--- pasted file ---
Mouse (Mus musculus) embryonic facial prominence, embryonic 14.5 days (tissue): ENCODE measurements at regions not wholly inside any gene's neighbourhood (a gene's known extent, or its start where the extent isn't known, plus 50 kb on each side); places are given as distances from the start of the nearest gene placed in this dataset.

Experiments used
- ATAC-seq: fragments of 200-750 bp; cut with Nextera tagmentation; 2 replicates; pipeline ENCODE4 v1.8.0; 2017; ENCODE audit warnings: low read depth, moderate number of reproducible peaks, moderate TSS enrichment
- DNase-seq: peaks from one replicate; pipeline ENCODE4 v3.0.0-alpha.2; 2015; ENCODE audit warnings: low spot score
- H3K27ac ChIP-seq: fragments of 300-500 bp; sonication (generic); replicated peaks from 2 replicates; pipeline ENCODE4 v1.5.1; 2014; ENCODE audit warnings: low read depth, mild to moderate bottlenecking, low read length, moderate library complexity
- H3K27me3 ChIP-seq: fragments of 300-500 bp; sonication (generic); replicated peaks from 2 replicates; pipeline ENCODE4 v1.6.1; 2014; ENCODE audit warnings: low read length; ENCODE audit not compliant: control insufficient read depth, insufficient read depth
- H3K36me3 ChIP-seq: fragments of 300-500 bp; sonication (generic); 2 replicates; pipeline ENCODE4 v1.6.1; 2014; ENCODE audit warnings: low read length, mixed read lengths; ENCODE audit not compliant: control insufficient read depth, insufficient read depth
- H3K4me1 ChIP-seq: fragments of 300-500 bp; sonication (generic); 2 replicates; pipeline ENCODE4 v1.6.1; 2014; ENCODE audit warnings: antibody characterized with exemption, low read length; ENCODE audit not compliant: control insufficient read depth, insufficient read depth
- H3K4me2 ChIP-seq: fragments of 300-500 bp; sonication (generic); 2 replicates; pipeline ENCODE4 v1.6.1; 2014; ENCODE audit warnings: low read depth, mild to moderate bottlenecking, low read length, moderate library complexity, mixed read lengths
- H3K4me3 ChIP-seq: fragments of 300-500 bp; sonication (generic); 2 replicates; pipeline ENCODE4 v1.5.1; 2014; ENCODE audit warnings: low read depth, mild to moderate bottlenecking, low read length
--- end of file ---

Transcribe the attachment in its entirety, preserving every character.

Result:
Mouse (Mus musculus) embryonic facial prominence, embryonic 14.5 days (tissue): ENCODE measurements at regions not wholly inside any gene's neighbourhood (a gene's known extent, or its start where the extent isn't known, plus 50 kb on each side); places are given as distances from the start of the nearest gene placed in this dataset.

Experiments used
- ATAC-seq: fragments of 200-750 bp; cut with Nextera tagmentation; 2 replicates; pipeline ENCODE4 v1.8.0; 2017; ENCODE audit warnings: low read depth, moderate number of reproducible peaks, moderate TSS enrichment
- DNase-seq: peaks from one replicate; pipeline ENCODE4 v3.0.0-alpha.2; 2015; ENCODE audit warnings: low spot score
- H3K27ac ChIP-seq: fragments of 300-500 bp; sonication (generic); replicated peaks from 2 replicates; pipeline ENCODE4 v1.5.1; 2014; ENCODE audit warnings: low read depth, mild to moderate bottlenecking, low read length, moderate library complexity
- H3K27me3 ChIP-seq: fragments of 300-500 bp; sonication (generic); replicated peaks from 2 replicates; pipeline ENCODE4 v1.6.1; 2014; ENCODE audit warnings: low read length; ENCODE audit not compliant: control insufficient read depth, insufficient read depth
- H3K36me3 ChIP-seq: fragments of 300-500 bp; sonication (generic); 2 replicates; pipeline ENCODE4 v1.6.1; 2014; ENCODE audit warnings: low read length, mixed read lengths; ENCODE audit not compliant: control insufficient read depth, insufficient read depth
- H3K4me1 ChIP-seq: fragments of 300-500 bp; sonication (generic); 2 replicates; pipeline ENCODE4 v1.6.1; 2014; ENCODE audit warnings: antibody characterized with exemption, low read length; ENCODE audit not compliant: control insufficient read depth, insufficient read depth
- H3K4me2 ChIP-seq: fragments of 300-500 bp; sonication (generic); 2 replicates; pipeline ENCODE4 v1.6.1; 2014; ENCODE audit warnings: low read depth, mild to moderate bottlenecking, low read length, moderate library complexity, mixed read lengths
- H3K4me3 ChIP-seq: fragments of 300-500 bp; sonication (generic); 2 replicates; pipeline ENCODE4 v1.5.1; 2014; ENCODE audit warnings: low read depth, mild to moderate bottlenecking, low read length